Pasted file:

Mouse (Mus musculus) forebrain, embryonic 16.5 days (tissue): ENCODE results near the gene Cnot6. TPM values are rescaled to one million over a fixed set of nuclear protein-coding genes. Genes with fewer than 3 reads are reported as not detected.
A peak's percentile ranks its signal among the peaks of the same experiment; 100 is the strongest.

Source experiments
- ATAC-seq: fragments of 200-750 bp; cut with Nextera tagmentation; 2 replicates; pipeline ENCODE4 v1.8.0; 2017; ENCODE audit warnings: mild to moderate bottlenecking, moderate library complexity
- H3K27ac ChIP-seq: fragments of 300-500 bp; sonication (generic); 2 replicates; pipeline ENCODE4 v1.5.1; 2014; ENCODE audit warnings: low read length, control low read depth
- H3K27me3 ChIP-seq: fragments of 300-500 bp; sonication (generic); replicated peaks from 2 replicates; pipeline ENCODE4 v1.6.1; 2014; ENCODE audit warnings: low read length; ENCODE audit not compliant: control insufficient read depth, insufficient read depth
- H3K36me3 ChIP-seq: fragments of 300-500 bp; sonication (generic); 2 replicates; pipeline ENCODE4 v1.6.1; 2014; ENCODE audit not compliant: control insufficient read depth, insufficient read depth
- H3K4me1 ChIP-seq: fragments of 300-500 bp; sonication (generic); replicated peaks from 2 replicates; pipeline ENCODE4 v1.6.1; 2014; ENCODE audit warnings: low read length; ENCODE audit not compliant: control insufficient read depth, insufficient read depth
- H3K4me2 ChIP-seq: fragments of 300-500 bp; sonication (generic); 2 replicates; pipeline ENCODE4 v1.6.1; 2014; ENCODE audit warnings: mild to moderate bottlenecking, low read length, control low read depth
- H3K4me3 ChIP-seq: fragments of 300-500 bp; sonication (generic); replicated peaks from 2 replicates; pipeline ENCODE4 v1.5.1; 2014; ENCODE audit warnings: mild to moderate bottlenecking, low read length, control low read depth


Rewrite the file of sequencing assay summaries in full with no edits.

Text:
Mouse (Mus musculus) forebrain, embryonic 16.5 days (tissue): ENCODE results near the gene Cnot6. TPM values are rescaled to one million over a fixed set of nuclear protein-coding genes. Genes with fewer than 3 reads are reported as not detected.
A peak's percentile ranks its signal among the peaks of the same experiment; 100 is the strongest.

Source experiments
- ATAC-seq: fragments of 200-750 bp; cut with Nextera tagmentation; 2 replicates; pipeline ENCODE4 v1.8.0; 2017; ENCODE audit warnings: mild to moderate bottlenecking, moderate library complexity
- H3K27ac ChIP-seq: fragments of 300-500 bp; sonication (generic); 2 replicates; pipeline ENCODE4 v1.5.1; 2014; ENCODE audit warnings: low read length, control low read depth
- H3K27me3 ChIP-seq: fragments of 300-500 bp; sonication (generic); replicated peaks from 2 replicates; pipeline ENCODE4 v1.6.1; 2014; ENCODE audit warnings: low read length; ENCODE audit not compliant: control insufficient read depth, insufficient read depth
- H3K36me3 ChIP-seq: fragments of 300-500 bp; sonication (generic); 2 replicates; pipeline ENCODE4 v1.6.1; 2014; ENCODE audit not compliant: control insufficient read depth, insufficient read depth
- H3K4me1 ChIP-seq: fragments of 300-500 bp; sonication (generic); replicated peaks from 2 replicates; pipeline ENCODE4 v1.6.1; 2014; ENCODE audit warnings: low read length; ENCODE audit not compliant: control insufficient read depth, insufficient read depth
- H3K4me2 ChIP-seq: fragments of 300-500 bp; sonication (generic); 2 replicates; pipeline ENCODE4 v1.6.1; 2014; ENCODE audit warnings: mild to moderate bottlenecking, low read length, control low read depth
- H3K4me3 ChIP-seq: fragments of 300-500 bp; sonication (generic); replicated peaks from 2 replicates; pipeline ENCODE4 v1.5.1; 2014; ENCODE audit warnings: mild to moderate bottlenecking, low read length, control low read depth